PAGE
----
By Ben Klayman
DETROIT (Reuters) – General Motors Co and Nikola Corp on Monday announced a reworked agreement on a fuel-cell partnership that eliminates an equity stake in the startup for the Detroit automaker as well as plans for building Nikola’s electric pickup truck, sending Nikola shares tumbling more than 24%.
In September, the companies announced a deal under which GM would supply batteries, a chassis architecture, fuel cell systems and a factory to build Nikola’s proposed Badger electric pickup in return for an 11% stake and $700 million.
But the deal came into question after a short seller criticised Nikola as a fraud, something Nikola has denied.
The new agreement, a non-binding memorandum of understanding that doesn’t expire until the end of 2021, is subject to negotiation and a definitive deal, Nikola and GM said in separate statements.
Under the new deal, GM will supply its fuel-cell system for Nikola’s Class 7 and Class 8 commercial semi-trucks, Nikola said. The companies are also discussing Nikola’s potential use of GM’s Ultium electric battery system in its commercial trailers.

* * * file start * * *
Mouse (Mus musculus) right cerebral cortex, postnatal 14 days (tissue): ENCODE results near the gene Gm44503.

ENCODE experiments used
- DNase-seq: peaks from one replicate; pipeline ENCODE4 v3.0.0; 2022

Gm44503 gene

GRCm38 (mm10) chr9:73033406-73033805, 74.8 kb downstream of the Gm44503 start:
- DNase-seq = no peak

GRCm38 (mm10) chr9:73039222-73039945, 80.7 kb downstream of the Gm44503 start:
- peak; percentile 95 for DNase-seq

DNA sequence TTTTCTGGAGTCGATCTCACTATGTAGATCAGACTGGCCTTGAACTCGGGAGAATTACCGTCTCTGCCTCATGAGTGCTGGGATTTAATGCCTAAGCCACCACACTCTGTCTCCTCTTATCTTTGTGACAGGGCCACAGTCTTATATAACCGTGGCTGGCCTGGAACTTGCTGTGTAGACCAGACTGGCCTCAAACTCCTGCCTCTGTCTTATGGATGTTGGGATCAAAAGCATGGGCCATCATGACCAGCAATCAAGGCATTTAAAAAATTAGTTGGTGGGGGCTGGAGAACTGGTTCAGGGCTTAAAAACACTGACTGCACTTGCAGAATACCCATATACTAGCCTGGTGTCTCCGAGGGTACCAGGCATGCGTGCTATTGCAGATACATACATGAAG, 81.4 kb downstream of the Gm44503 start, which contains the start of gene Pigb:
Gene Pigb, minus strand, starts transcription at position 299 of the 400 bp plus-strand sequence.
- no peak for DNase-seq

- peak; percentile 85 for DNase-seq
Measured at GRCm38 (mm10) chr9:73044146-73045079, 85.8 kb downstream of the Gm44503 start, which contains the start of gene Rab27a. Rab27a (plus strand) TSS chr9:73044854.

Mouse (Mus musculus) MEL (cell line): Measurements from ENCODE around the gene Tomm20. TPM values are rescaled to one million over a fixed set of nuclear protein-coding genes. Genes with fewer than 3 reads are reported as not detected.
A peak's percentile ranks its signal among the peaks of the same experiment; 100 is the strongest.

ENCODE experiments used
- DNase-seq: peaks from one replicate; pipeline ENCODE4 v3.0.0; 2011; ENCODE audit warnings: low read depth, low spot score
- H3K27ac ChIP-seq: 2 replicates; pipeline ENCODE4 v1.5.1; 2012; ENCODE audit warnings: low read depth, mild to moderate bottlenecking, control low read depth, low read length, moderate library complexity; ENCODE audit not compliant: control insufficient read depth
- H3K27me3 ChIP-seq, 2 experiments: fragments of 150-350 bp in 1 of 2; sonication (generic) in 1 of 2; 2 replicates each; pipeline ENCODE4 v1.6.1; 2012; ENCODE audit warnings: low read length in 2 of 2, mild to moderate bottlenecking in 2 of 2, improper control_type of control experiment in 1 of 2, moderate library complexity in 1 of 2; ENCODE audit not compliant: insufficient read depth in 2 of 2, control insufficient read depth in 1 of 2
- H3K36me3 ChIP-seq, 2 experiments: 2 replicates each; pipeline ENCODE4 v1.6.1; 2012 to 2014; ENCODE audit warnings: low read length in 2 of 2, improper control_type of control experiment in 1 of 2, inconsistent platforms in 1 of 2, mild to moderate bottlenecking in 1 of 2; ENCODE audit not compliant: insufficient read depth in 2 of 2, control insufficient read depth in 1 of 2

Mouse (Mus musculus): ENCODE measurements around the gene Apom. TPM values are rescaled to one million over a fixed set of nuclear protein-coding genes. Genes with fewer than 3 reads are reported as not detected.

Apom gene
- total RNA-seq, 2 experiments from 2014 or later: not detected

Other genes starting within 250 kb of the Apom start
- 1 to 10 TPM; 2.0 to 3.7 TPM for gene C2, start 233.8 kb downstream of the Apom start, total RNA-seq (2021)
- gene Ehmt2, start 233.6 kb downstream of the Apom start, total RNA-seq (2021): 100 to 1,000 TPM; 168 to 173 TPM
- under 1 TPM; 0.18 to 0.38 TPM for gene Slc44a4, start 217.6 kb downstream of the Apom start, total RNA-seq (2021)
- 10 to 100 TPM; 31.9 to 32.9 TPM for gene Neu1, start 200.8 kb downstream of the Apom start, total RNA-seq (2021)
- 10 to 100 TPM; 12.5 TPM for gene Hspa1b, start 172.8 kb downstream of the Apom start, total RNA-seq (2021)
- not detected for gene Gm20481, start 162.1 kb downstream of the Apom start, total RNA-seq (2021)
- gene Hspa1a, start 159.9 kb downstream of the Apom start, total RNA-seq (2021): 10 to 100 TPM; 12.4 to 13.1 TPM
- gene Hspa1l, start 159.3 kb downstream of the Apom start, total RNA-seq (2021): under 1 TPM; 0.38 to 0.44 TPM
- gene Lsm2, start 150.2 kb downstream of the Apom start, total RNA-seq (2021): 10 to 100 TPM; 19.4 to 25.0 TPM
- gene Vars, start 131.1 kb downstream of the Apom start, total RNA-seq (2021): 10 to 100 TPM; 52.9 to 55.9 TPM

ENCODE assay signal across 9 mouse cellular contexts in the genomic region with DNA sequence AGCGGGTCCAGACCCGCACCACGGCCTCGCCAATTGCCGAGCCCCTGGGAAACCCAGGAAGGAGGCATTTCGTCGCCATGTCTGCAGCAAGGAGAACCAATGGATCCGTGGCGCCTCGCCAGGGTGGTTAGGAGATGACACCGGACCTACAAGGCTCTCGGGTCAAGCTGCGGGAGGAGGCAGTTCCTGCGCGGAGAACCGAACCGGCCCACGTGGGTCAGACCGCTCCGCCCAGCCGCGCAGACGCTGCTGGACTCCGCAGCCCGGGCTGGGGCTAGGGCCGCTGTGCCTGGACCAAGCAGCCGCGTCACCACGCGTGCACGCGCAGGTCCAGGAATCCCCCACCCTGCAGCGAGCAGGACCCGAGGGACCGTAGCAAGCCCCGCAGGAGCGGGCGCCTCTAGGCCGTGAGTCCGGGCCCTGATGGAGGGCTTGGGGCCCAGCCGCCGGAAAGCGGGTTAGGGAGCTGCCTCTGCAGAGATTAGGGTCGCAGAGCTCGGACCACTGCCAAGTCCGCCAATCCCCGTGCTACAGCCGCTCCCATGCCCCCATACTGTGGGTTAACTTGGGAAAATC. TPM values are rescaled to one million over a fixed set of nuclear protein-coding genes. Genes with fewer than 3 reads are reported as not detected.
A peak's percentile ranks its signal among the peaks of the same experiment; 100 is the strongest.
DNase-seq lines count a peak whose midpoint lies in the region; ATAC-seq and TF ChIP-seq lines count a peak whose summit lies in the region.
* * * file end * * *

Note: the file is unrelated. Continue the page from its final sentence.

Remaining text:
Nikola officials said the new deal focuses on the fuel-cell side of the business, where they see the greatest potential. They also said they remain confident of signing a deal by year end with an energy partner to build hydrogen-refueling stations.
Nikola’s shares sank more than 24% in morning trading, while GM’s fell 2.1%.
J.P. Morgan analyst Paul Coster in a research note said the decision by GM not to take a stake in Nikola as originally planned would weigh on Nikola’s shares, but longer term, the new agreement was positive for the startup as it can now focus on its commercial truck business.
Nikola said it would refund all previously submitted order deposits for the Badger as that rollout was dependant on a manufacturer partnership. Nikola officials said the Badger was “paused indefinitely” as the company focuses on its core business.
“Heavy trucks remain our core business and we are 100% focused on hitting our development milestones to bring clean hydrogen and battery-electric commercial trucks to market,” Nikola Chief Executive Mark Russell said in a statement.
GM said Nikola will pay upfront for the capital investment necessary for the fuel-cell capacity. The fuel-cell system will be engineered at GM’s technical facilities in Pontiac and Warren, Michigan, and built at its Brownstown Charter Township battery plant in Michigan.
“Providing our Hydrotec fuel cell systems to the heavy-duty class of commercial vehicles is an important part of our growth strategy,” GM global product development chief Doug Parks said in a separate statement.
(Reporting by Ben Klayman. Additional reporting by Munsif Vengattil in Bengaluru. Editing by Kirsten Donovan, Jane Merriman and Bernadette Baum)